Today’s post comes from Olivia Pomajba, a summer student at Rondeau Provincial Park.
A baby turtle heading for the water reminds us of the dangerous journey we all face in life.
The world must seem incredibly vast to these centimeter-long hatchlings, and they face many challenges.
Turtles begin laying eggs in late May and early June, and often migrate to build their nest.
Silt and gravel on the sides of the road create excellent nesting conditions; It is easy to dig and offers full sun to keep the nest warm.
But the risk of road mortality increases as turtles cross roads to lay their eggs.
The return journey that the hatchlings make from the nest to the water is even more profound: they complete it alone.
After laying their eggs, the turtles do not tend to their nest or care for their young.
Snapping turtles nesting on a road in Rondeau Provincial Park
As a result, newborn turtles go through a period of extremely high mortality caused by predators and environmental stressors.
Within 24 hours of laying eggs, the clutch emits a strong odor and leaves the nest vulnerable to predators.
Raccoons are known for their taste for turtle eggs, but skunks and foxes are also known predators.
Surviving eggs usually hatch in mid-August, but this varies depending on weather conditions during the summer. For many turtle species, temperature determines the sex of the eggs.
Spiny softshell hatchling
Cooler temperatures result in male hatchlings, while a long, hot summer will result in more female turtles, which may help repopulate Ontario’s at-risk turtle species.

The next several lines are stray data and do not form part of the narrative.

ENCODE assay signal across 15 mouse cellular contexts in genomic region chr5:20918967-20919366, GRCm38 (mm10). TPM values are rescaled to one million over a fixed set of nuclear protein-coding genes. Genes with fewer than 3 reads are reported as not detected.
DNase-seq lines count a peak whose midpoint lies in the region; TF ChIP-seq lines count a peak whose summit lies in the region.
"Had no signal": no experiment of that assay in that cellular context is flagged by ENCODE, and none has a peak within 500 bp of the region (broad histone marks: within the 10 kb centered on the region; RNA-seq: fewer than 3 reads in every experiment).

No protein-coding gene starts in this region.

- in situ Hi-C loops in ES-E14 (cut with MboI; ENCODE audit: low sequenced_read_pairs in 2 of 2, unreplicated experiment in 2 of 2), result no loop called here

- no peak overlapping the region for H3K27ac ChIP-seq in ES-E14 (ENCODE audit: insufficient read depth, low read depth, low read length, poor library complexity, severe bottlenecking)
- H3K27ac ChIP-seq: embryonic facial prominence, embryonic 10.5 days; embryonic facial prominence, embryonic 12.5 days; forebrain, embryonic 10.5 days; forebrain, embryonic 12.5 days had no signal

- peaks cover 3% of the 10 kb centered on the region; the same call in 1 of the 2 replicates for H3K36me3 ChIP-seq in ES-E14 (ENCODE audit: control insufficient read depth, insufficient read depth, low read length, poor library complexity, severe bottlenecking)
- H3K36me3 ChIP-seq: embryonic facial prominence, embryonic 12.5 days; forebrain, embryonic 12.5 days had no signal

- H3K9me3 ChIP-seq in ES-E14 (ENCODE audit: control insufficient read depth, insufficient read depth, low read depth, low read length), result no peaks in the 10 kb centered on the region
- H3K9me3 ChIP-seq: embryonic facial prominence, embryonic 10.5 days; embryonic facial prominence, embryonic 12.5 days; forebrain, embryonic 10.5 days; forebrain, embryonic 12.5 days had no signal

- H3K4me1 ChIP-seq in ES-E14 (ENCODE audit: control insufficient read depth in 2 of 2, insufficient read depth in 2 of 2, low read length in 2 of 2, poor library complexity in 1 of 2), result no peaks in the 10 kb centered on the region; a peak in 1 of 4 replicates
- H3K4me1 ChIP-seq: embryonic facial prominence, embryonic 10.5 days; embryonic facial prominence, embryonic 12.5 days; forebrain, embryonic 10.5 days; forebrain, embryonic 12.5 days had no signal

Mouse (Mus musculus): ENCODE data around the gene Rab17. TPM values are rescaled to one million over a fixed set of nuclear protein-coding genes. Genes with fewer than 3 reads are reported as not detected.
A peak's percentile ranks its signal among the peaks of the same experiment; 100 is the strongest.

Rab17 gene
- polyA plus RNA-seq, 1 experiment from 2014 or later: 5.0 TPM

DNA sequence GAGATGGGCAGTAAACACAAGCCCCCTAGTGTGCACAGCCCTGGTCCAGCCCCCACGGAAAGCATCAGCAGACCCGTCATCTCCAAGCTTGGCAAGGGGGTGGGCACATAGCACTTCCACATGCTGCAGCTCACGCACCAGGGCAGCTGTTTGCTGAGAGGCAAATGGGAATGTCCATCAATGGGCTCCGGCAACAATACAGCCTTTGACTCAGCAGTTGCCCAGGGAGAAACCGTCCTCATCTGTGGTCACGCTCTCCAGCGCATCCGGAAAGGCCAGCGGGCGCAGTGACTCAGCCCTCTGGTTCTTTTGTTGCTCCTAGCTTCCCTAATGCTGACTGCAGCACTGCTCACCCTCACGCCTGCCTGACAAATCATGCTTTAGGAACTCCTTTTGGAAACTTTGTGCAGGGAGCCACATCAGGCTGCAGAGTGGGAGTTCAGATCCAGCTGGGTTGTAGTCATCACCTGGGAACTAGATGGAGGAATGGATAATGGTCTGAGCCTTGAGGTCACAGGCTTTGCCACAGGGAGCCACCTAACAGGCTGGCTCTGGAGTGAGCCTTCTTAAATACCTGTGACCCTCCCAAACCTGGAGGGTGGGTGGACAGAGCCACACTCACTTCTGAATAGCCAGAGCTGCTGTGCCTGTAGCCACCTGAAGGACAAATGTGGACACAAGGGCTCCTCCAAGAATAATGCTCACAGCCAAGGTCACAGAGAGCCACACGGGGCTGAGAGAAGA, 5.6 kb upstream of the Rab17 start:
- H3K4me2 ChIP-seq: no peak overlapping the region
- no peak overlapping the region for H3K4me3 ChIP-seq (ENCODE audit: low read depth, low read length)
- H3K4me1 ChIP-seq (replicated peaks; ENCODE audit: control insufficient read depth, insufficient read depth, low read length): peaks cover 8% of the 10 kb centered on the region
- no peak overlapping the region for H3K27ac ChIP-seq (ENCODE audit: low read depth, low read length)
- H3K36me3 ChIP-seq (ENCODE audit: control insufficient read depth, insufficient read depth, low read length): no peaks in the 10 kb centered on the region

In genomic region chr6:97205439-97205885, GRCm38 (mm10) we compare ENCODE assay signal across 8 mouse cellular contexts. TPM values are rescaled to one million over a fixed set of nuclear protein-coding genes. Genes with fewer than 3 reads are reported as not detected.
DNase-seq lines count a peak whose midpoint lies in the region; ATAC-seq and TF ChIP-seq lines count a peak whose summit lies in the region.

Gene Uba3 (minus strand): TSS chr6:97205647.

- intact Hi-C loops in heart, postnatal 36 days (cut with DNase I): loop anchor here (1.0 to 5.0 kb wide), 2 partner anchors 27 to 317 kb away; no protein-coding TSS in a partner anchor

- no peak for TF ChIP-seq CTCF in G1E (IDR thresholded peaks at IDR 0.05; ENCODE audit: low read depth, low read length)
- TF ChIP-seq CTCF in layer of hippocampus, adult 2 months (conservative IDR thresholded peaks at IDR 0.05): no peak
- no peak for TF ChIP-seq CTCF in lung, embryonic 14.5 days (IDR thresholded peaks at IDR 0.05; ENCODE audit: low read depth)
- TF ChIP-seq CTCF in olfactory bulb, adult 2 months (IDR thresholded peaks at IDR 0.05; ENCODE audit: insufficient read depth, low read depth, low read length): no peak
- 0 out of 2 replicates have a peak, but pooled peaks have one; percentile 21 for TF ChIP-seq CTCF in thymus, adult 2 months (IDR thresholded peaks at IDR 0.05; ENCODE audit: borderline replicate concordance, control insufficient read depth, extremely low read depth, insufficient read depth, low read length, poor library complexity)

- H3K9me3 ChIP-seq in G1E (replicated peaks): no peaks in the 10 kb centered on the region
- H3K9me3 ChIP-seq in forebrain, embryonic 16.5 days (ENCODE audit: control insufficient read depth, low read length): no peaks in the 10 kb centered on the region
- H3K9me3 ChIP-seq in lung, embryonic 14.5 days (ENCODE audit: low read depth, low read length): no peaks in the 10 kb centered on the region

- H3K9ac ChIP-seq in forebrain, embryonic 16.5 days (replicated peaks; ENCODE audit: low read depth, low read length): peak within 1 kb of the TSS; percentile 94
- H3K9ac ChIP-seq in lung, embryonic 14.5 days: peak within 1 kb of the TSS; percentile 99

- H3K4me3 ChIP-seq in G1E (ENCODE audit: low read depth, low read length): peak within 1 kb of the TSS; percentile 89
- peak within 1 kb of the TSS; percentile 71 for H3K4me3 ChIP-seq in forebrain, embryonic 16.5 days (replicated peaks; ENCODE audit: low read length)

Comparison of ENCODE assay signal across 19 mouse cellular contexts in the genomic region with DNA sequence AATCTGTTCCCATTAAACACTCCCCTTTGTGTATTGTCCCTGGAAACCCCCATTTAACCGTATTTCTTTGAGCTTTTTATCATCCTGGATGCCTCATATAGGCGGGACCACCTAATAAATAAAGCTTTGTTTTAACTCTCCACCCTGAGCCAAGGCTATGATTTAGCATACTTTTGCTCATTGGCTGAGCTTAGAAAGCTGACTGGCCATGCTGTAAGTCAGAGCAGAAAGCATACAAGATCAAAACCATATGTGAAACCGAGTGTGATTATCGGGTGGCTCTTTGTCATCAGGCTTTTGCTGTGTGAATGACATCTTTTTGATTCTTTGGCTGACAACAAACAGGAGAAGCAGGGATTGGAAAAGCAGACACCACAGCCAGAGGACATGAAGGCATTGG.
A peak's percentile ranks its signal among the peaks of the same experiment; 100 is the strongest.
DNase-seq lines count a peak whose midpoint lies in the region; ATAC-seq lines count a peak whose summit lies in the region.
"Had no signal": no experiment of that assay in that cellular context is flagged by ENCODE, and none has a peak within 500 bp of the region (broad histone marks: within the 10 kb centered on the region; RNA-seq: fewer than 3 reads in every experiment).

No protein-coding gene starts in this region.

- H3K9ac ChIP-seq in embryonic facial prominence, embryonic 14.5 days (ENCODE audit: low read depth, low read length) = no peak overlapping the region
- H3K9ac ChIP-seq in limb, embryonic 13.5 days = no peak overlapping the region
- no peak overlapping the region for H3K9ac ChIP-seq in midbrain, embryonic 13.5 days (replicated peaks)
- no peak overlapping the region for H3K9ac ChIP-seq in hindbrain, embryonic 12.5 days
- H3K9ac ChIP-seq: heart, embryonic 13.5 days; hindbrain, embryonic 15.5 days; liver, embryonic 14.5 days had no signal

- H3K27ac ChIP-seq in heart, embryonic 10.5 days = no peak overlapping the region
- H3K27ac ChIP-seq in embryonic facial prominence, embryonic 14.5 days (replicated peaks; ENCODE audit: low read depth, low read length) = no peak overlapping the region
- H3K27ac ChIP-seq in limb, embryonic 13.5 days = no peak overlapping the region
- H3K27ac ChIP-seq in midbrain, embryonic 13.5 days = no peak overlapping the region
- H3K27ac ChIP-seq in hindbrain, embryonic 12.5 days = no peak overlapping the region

Ontario Parks Projects
Photo: Patrick Moldowan
Ontario parks host several important turtle research projects, such as observing Blandings and Wood turtle hatchlings using radio telemetry.
Nest covers in Ontario parks have also proven effective in protecting clutches from predators.
Researchers have been using artificial nesting mounds in Algonquin Provincial Park in an effort to reduce predation and hatchling mortality. They found that hatchling success was greater in artificial nests.
Presqu’ile Provincial Park has installed wildlife crossings in key crossing areas to reduce roadside turtle mortality. You can learn more about eco-passages in Ontario parks here.
And of course, park staff from all Ontario Parks departments watch for emerging chicks and help them navigate busy areas of the park.
Be a turtle hero!
Several of Ontario’s turtles are considered at risk. It is estimated that less than 2% of baby turtles survive to adulthood, so let’s help them!
Report your sightings
If you see a hatchling turtle in the wild, take a quick photo and report your sighting to Ontario Parks’ iNaturalist project. Sightings like these can really help park staff and researchers protect turtles more effectively.
Be careful not to disturb the turtle when taking the photo.
Keep an eye out for turtles along the way.
If you see a turtle on the road, you can help it cross.
When helping turtles cross the road, make sure it is safe to do so and lead the turtle in the direction it was heading. You should wash your hands afterwards, as turtles can carry salmonella.
Don’t feed the raccoons!
Raccoons are predators of turtle nests and baby turtles. When raccoons are fed by humans, their populations skyrocket. The more raccoons there are in Ontario parks, the more predators there will be for baby turtles.